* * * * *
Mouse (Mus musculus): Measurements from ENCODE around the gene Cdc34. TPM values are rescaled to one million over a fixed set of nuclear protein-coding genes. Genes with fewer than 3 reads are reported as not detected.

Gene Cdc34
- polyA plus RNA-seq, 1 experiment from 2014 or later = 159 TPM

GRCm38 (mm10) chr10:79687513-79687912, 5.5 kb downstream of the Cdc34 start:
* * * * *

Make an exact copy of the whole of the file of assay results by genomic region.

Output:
Mouse (Mus musculus): Measurements from ENCODE around the gene Cdc34. TPM values are rescaled to one million over a fixed set of nuclear protein-coding genes. Genes with fewer than 3 reads are reported as not detected.

Gene Cdc34
- polyA plus RNA-seq, 1 experiment from 2014 or later = 159 TPM

GRCm38 (mm10) chr10:79687513-79687912, 5.5 kb downstream of the Cdc34 start: